Managing uncertainty in space systems conceptual design using portfolio theory
Author(s)Walton, Myles Alexander, 1975-
Massachusetts Institute of Technology. Dept. of Aeronautics and Astronautics.
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One of the most significant challenges in conceptual design is managing the tradespace of potential architectures-choosing which design to pursue aggressively, which to keep on the table and which to leave behind. This thesis provides a framework for managing a tradespace of architectures not through traditional effectiveness measures like cost and performance, but instead through a quantitative analysis of the embedded uncertainty in each potential space system architecture. Cost and performance in this approach remain central themes in decision making, but uncertainty serves as the focal lense to identify potentially powerful combinations of architectures to explore concurrently in further design phases. Presented is an approach to identify, assess, and quantify uncertainty in space system architectures, as well as a means to manage it using portfolio theory and optimization. Perhaps best known to economists and investors, portfolio theory is based around the objective of maximizing return subject to a decision maker's risk aversion. This simple concept, as well as the theoretical rigor that has evolved the theory to practice, is presented as one means of exploring the tradespace of potential architectures around the central theme of uncertainty. The approach presented relies upon previous work to model space system architectures using simulations that capture attributes of performance and cost. The first step in the approach is an analysis of the tradespace of potential architectures, including the bounding of architectural concepts that will be evaluated and the potential uncertainties and scenarios that will be investigated.(cont.) The second step is to adjust the simulation models to include sources of uncertainty. The third step is to quantify the impact of the uncertainties on the evaluation criteria for each architecture through propagation techniques. Finally, portfolio theory is incorporated as an approach to manage uncertainty effectively. Illustrative cases present the changing shape of the decision process with uncertainty as a focal point. The three cases, a military space based radar mission, a commercial broadband system, and an scientific observing mission, illustrate the this new approach on tradespace exploration and highlight some of the intuitive and non-intuitive characteristics that can be discovered about the tradespace.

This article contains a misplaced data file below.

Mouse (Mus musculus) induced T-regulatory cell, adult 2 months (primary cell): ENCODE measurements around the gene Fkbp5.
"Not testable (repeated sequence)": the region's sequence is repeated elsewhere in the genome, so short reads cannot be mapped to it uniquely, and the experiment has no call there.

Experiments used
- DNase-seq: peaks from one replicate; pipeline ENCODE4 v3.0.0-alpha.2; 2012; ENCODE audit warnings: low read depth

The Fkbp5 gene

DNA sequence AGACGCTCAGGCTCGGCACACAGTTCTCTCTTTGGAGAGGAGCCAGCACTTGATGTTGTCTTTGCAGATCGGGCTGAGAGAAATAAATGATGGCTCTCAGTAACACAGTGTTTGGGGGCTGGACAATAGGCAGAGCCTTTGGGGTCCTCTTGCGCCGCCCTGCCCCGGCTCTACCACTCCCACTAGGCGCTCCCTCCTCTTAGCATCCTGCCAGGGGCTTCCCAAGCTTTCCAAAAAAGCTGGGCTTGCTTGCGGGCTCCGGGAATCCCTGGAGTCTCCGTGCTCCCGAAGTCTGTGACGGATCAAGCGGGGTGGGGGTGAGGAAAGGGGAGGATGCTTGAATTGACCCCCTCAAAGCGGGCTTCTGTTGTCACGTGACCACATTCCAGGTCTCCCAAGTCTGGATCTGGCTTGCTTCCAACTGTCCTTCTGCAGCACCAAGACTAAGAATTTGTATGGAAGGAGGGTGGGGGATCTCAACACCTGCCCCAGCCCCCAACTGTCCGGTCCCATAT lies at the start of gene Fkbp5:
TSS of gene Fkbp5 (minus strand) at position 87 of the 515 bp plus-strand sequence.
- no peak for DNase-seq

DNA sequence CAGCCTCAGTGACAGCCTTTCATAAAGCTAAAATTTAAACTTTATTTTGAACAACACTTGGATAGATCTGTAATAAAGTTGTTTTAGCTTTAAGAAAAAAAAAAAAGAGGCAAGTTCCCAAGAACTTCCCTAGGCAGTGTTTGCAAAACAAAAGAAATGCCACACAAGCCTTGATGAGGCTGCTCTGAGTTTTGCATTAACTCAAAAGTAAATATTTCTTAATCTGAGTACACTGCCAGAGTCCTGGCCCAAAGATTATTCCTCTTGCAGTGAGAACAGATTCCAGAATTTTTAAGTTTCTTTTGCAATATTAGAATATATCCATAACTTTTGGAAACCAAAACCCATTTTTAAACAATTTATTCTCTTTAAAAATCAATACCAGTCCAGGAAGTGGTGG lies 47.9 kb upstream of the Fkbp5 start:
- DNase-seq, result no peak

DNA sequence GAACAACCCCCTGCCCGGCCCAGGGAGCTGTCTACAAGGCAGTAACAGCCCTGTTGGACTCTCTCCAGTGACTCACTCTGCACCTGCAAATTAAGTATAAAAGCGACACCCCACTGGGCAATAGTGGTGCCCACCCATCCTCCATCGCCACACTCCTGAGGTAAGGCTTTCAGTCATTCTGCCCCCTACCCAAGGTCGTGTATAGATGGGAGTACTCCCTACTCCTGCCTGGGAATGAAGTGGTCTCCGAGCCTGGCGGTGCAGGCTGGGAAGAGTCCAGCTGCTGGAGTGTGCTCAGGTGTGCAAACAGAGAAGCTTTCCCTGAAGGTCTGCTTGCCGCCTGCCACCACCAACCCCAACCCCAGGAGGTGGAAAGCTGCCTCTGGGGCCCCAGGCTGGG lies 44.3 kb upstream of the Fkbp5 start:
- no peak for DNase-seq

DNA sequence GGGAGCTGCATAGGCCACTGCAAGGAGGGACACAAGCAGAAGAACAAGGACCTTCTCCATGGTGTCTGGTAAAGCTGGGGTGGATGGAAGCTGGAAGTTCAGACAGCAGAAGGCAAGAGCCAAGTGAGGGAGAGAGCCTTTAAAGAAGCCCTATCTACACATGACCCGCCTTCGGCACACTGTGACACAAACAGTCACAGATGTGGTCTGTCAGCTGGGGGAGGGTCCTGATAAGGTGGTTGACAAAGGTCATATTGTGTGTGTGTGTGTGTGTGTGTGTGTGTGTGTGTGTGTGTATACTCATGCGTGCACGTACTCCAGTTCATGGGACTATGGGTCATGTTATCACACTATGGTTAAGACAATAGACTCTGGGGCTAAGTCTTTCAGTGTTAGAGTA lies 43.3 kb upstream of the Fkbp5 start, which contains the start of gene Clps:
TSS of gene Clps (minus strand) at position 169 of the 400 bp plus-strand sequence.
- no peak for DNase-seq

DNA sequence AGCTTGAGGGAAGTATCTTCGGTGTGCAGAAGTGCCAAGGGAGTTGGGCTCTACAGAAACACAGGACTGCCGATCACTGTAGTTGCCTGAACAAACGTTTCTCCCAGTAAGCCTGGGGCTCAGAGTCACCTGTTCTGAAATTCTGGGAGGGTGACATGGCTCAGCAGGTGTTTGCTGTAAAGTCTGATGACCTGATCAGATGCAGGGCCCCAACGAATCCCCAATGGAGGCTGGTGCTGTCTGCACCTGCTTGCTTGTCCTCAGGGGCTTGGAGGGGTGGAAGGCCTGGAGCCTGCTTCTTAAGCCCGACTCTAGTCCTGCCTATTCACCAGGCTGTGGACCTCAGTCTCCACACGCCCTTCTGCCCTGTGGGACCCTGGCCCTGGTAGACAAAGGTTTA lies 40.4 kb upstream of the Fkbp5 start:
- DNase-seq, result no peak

Thesis (Ph. D.)--Massachusetts Institute of Technology, Dept. of Aeronautics and Astronautics, 2002.Includes bibliographical references (p. 217-222).
DepartmentMassachusetts Institute of Technology. Dept. of Aeronautics and Astronautics.
Massachusetts Institute of Technology
Aeronautics and Astronautics.